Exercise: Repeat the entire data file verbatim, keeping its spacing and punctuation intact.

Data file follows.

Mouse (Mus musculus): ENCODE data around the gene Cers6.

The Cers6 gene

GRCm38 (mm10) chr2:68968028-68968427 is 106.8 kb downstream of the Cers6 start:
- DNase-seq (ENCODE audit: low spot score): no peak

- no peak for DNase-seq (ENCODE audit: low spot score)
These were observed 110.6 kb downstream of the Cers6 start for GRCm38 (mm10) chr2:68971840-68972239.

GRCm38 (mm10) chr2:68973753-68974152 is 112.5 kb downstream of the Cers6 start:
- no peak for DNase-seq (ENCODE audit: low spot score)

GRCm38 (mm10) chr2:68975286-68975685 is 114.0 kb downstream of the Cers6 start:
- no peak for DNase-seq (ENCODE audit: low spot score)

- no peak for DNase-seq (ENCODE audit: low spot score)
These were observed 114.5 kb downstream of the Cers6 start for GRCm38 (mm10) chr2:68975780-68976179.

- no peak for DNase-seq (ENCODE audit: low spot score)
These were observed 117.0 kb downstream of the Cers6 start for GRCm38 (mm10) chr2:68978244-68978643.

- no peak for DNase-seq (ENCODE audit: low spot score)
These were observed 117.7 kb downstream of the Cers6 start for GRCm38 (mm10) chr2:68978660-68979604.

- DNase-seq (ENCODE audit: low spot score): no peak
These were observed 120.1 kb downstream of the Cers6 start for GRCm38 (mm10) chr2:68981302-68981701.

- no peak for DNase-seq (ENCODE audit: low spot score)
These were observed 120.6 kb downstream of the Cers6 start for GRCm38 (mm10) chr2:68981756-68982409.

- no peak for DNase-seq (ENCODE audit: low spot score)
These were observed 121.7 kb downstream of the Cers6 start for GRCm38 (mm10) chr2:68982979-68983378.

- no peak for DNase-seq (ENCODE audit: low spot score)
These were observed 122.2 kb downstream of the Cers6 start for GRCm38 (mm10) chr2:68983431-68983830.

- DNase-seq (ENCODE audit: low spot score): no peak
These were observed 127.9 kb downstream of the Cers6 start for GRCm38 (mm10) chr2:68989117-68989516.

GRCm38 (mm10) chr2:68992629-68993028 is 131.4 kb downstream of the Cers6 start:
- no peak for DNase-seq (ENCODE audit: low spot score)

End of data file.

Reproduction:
Mouse (Mus musculus): ENCODE data around the gene Cers6.

The Cers6 gene

GRCm38 (mm10) chr2:68968028-68968427 is 106.8 kb downstream of the Cers6 start:
- DNase-seq (ENCODE audit: low spot score): no peak

- no peak for DNase-seq (ENCODE audit: low spot score)
These were observed 110.6 kb downstream of the Cers6 start for GRCm38 (mm10) chr2:68971840-68972239.

GRCm38 (mm10) chr2:68973753-68974152 is 112.5 kb downstream of the Cers6 start:
- no peak for DNase-seq (ENCODE audit: low spot score)

GRCm38 (mm10) chr2:68975286-68975685 is 114.0 kb downstream of the Cers6 start:
- no peak for DNase-seq (ENCODE audit: low spot score)

- no peak for DNase-seq (ENCODE audit: low spot score)
These were observed 114.5 kb downstream of the Cers6 start for GRCm38 (mm10) chr2:68975780-68976179.

- no peak for DNase-seq (ENCODE audit: low spot score)
These were observed 117.0 kb downstream of the Cers6 start for GRCm38 (mm10) chr2:68978244-68978643.

- no peak for DNase-seq (ENCODE audit: low spot score)
These were observed 117.7 kb downstream of the Cers6 start for GRCm38 (mm10) chr2:68978660-68979604.

- DNase-seq (ENCODE audit: low spot score): no peak
These were observed 120.1 kb downstream of the Cers6 start for GRCm38 (mm10) chr2:68981302-68981701.

- no peak for DNase-seq (ENCODE audit: low spot score)
These were observed 120.6 kb downstream of the Cers6 start for GRCm38 (mm10) chr2:68981756-68982409.

- no peak for DNase-seq (ENCODE audit: low spot score)
These were observed 121.7 kb downstream of the Cers6 start for GRCm38 (mm10) chr2:68982979-68983378.

- no peak for DNase-seq (ENCODE audit: low spot score)
These were observed 122.2 kb downstream of the Cers6 start for GRCm38 (mm10) chr2:68983431-68983830.

- DNase-seq (ENCODE audit: low spot score): no peak
These were observed 127.9 kb downstream of the Cers6 start for GRCm38 (mm10) chr2:68989117-68989516.

GRCm38 (mm10) chr2:68992629-68993028 is 131.4 kb downstream of the Cers6 start:
- no peak for DNase-seq (ENCODE audit: low spot score)